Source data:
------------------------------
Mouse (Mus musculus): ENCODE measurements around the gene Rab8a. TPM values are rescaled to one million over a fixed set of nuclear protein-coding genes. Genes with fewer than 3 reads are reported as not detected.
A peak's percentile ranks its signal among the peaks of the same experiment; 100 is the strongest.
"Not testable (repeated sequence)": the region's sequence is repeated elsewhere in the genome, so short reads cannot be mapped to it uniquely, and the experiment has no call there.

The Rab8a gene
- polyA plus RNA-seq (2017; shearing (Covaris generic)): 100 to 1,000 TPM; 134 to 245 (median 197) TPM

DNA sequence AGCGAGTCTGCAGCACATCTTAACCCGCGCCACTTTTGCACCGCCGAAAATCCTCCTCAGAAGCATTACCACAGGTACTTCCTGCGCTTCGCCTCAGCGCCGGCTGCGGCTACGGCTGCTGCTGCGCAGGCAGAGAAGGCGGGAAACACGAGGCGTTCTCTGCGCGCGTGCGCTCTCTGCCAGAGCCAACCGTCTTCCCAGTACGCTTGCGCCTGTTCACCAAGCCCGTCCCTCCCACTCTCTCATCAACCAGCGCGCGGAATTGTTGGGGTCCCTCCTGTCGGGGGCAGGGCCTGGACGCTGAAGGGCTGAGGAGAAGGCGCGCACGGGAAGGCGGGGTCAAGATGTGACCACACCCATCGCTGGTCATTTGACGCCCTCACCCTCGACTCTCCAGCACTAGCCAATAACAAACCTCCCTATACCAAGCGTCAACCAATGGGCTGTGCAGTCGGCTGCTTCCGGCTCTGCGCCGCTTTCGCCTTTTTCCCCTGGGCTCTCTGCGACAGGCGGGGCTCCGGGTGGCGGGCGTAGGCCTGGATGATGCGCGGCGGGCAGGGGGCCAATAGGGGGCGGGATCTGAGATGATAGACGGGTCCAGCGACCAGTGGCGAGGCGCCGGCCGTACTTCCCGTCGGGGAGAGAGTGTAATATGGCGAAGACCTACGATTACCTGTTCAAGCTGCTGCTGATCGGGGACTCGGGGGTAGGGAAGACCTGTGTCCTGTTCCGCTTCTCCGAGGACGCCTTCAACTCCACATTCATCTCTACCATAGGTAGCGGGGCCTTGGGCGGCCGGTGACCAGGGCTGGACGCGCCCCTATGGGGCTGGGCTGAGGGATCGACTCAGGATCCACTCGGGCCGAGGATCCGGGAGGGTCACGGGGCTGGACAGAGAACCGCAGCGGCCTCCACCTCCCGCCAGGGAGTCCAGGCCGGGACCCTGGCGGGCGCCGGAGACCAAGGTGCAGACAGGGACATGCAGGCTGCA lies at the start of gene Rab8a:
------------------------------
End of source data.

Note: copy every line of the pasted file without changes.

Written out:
Mouse (Mus musculus): ENCODE measurements around the gene Rab8a. TPM values are rescaled to one million over a fixed set of nuclear protein-coding genes. Genes with fewer than 3 reads are reported as not detected.
A peak's percentile ranks its signal among the peaks of the same experiment; 100 is the strongest.
"Not testable (repeated sequence)": the region's sequence is repeated elsewhere in the genome, so short reads cannot be mapped to it uniquely, and the experiment has no call there.

The Rab8a gene
- polyA plus RNA-seq (2017; shearing (Covaris generic)): 100 to 1,000 TPM; 134 to 245 (median 197) TPM

DNA sequence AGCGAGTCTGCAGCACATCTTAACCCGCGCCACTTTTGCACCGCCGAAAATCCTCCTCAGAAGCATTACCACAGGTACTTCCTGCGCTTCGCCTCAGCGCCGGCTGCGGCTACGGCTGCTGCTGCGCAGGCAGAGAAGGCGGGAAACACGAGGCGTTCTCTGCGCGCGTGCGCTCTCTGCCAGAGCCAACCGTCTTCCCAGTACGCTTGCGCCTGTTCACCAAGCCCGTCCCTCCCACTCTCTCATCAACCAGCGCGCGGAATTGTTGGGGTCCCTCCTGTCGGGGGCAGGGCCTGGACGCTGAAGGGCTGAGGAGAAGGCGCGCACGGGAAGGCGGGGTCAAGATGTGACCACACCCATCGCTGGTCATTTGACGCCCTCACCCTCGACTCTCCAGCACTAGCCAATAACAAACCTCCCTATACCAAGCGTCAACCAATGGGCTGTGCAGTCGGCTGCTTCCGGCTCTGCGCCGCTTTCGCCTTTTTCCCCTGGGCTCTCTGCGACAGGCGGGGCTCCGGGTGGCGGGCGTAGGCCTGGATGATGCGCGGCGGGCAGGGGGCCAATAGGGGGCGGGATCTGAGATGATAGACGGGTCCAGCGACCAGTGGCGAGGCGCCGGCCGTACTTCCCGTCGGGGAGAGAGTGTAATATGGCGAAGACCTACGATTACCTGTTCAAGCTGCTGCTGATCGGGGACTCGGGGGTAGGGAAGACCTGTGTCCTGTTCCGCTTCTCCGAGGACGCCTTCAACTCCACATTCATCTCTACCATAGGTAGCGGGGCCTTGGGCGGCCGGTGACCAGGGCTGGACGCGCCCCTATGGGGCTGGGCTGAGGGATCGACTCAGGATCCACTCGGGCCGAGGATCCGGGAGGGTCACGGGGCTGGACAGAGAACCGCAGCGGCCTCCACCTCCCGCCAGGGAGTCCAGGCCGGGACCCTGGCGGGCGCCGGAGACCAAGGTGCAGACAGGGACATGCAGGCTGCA lies at the start of gene Rab8a: